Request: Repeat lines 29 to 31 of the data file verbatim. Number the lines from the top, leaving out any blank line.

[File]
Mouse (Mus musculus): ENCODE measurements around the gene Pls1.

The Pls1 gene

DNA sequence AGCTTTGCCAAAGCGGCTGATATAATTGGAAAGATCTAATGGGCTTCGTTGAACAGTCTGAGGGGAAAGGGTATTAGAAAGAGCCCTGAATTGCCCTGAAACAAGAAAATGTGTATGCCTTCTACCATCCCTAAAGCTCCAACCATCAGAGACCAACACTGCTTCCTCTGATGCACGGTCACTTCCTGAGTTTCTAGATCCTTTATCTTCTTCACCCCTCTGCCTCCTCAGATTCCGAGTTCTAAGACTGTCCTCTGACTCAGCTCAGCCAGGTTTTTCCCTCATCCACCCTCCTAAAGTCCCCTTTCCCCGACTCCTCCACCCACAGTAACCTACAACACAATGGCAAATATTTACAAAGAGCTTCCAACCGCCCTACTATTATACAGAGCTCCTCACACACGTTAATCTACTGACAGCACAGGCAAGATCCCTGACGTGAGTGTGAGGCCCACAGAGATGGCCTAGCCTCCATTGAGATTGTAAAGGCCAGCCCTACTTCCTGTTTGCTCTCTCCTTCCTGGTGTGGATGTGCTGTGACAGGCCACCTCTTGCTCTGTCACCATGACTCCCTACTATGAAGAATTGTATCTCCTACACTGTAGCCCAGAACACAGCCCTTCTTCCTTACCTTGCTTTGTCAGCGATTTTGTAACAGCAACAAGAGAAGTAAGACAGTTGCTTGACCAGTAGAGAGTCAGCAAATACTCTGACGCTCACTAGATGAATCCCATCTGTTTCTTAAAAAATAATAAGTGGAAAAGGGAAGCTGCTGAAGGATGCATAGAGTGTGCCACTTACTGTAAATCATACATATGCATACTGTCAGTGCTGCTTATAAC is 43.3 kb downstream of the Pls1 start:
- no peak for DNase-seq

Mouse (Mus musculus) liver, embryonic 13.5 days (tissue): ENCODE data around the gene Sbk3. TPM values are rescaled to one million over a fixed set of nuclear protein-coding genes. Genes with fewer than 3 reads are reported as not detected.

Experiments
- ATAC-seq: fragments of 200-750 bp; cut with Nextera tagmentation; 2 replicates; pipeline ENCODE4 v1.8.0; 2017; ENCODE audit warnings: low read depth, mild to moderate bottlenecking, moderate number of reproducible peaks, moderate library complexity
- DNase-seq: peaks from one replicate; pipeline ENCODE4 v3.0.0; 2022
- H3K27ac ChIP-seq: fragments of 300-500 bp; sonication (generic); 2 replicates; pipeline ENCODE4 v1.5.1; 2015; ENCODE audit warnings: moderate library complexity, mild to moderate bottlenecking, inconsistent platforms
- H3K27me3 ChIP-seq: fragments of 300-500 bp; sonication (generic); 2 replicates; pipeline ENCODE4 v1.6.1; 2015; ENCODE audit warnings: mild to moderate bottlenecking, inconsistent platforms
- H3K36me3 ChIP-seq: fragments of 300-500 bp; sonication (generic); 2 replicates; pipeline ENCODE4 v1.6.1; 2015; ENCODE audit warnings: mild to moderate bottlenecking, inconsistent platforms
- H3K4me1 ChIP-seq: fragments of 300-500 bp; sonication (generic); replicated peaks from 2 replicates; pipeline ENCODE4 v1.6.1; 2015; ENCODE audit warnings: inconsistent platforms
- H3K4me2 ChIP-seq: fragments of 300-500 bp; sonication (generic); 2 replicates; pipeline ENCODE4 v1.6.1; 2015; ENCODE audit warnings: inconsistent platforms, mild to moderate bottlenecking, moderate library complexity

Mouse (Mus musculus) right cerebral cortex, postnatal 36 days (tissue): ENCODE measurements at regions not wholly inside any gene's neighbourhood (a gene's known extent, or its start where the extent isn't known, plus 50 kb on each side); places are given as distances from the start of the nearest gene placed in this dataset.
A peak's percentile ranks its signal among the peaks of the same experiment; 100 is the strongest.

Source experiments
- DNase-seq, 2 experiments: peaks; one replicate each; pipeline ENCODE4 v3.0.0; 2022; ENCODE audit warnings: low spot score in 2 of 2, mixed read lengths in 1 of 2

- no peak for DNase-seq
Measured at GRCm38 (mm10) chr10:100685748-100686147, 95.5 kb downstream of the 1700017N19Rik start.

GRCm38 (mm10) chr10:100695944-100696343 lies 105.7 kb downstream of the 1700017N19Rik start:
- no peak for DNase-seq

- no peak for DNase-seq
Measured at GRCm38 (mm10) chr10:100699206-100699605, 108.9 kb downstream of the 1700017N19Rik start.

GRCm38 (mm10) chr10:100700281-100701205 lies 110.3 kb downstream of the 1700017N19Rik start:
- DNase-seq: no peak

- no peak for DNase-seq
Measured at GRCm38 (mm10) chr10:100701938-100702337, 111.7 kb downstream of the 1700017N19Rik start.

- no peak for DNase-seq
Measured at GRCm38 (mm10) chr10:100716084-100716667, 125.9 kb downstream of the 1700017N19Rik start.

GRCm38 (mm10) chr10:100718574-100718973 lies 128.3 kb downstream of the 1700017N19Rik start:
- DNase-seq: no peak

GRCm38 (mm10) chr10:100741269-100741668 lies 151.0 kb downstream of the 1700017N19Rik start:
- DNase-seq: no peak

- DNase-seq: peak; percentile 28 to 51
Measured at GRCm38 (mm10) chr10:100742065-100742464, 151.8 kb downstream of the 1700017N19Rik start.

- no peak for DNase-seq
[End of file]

Measured at GRCm38 (mm10) chr10:100716084-100716667, 125.9 kb downstream of the 1700017N19Rik start.

GRCm38 (mm10) chr10:100718574-100718973 lies 128.3 kb downstream of the 1700017N19Rik start:
- DNase-seq: no peak